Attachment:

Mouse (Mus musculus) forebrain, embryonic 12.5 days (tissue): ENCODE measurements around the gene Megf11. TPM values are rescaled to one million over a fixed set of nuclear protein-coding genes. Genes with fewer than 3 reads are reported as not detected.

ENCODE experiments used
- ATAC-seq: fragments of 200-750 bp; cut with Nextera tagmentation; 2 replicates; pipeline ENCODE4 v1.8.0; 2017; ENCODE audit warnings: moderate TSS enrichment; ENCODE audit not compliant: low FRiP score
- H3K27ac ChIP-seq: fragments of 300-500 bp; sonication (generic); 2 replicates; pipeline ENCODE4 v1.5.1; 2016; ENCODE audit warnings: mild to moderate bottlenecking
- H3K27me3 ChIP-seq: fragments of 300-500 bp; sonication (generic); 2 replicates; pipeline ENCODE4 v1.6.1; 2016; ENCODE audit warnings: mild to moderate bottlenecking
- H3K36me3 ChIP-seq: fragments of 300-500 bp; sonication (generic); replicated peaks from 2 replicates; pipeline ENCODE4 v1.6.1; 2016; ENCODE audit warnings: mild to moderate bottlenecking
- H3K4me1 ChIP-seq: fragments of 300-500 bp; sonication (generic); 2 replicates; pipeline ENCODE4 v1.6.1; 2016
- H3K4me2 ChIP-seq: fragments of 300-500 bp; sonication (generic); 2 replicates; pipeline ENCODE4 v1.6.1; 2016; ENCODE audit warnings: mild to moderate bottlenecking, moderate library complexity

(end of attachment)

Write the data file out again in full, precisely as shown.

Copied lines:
Mouse (Mus musculus) forebrain, embryonic 12.5 days (tissue): ENCODE measurements around the gene Megf11. TPM values are rescaled to one million over a fixed set of nuclear protein-coding genes. Genes with fewer than 3 reads are reported as not detected.

ENCODE experiments used
- ATAC-seq: fragments of 200-750 bp; cut with Nextera tagmentation; 2 replicates; pipeline ENCODE4 v1.8.0; 2017; ENCODE audit warnings: moderate TSS enrichment; ENCODE audit not compliant: low FRiP score
- H3K27ac ChIP-seq: fragments of 300-500 bp; sonication (generic); 2 replicates; pipeline ENCODE4 v1.5.1; 2016; ENCODE audit warnings: mild to moderate bottlenecking
- H3K27me3 ChIP-seq: fragments of 300-500 bp; sonication (generic); 2 replicates; pipeline ENCODE4 v1.6.1; 2016; ENCODE audit warnings: mild to moderate bottlenecking
- H3K36me3 ChIP-seq: fragments of 300-500 bp; sonication (generic); replicated peaks from 2 replicates; pipeline ENCODE4 v1.6.1; 2016; ENCODE audit warnings: mild to moderate bottlenecking
- H3K4me1 ChIP-seq: fragments of 300-500 bp; sonication (generic); 2 replicates; pipeline ENCODE4 v1.6.1; 2016
- H3K4me2 ChIP-seq: fragments of 300-500 bp; sonication (generic); 2 replicates; pipeline ENCODE4 v1.6.1; 2016; ENCODE audit warnings: mild to moderate bottlenecking, moderate library complexity